The transportation system in Vatican City, a country 1.05 km (0.65 mi) long and 0.85 km (0.53 mi) wide, is a small transportation system with no airports or highways. There is no public transport in the country. A heliport and a short railway is used for special occasions only. Most visitors will walk from a nearby Italian bus or train stop, or car parking. Given an average walking speed of 3.6 km/h (2.2 mph),Vatican City can be crossed in 20 minutes or less. Thus, much of the infrastructure in the Vatican consists of St. Peter's Square itself, hallways and aisles in the basilica and surrounding buildings, and walkways behind and between the buildings. The Vatican City Heliport is in the western corner of the city-state, and is used only for officials of the Holy See and official visitors.
There is a short, 852-metre (2,795 ft), railway that connects to surrounding Italy's network at the Saint Peter's station in the capital of Rome. Vatican City railway station was designed by architect Giuseppe Momo and was constructed during the reign of Pope Pius XI after the conclusion of the Lateran Treaties, opening in 1933. The railway was originally planned to transport pilgrims, but in the event has rarely transported passengers. Pope John XXIII was the first to travel on it, and Pope John Paul II was known to have used it, but rarely. The railway is mainly used to transport freight.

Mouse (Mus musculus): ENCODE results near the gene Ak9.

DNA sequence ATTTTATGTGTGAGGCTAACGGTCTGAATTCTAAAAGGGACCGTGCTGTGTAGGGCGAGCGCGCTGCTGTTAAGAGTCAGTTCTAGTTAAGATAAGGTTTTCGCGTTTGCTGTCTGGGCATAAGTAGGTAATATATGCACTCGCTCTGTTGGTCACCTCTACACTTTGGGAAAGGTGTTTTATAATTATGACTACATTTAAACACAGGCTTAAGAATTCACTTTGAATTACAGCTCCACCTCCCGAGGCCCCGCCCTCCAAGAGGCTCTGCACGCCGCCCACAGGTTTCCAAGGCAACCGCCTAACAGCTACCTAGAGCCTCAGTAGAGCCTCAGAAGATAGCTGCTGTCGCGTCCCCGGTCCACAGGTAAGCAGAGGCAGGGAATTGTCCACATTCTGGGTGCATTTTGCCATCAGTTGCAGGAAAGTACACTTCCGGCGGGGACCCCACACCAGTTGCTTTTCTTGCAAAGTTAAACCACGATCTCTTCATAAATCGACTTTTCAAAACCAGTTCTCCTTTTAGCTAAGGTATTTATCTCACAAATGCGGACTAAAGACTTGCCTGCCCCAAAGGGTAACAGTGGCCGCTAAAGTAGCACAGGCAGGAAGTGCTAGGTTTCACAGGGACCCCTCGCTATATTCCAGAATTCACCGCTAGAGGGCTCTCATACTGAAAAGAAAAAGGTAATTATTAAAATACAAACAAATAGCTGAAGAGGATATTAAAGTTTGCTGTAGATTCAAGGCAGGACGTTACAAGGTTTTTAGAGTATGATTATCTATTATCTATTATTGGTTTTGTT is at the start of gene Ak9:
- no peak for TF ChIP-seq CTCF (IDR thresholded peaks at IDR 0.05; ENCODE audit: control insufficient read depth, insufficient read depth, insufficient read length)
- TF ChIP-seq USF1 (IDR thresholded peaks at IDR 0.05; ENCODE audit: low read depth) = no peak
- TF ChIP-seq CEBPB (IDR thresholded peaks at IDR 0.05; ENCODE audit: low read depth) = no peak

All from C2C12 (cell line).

Vehicle registration plates of official road vehicles registered in Vatican City use the prefix SCV, an abbreviation of the Latin Status Civitatis Vaticanae, followed by a series of digits, while vehicle registration plates of residential road vehicles registered in Vatican City use the prefix CV followed by a series of digits. The international identification plate/sticker is V. The Pope's car has usually carried the registration SCV 1 in red lettering. As there is more than one vehicle used to transport the Pope, multiple registered vehicles in Vatican City use the SCV 1 registration plate.
Pope Francis, who called for a more frugal lifestyle for the Catholic clergy in general, downgraded the Papal vehicles (reminiscent of his preference for public transport as Archbishop). He drives himself inside the Vatican in a small 1984 Renault 4 in lieu of the bulletproof popemobile.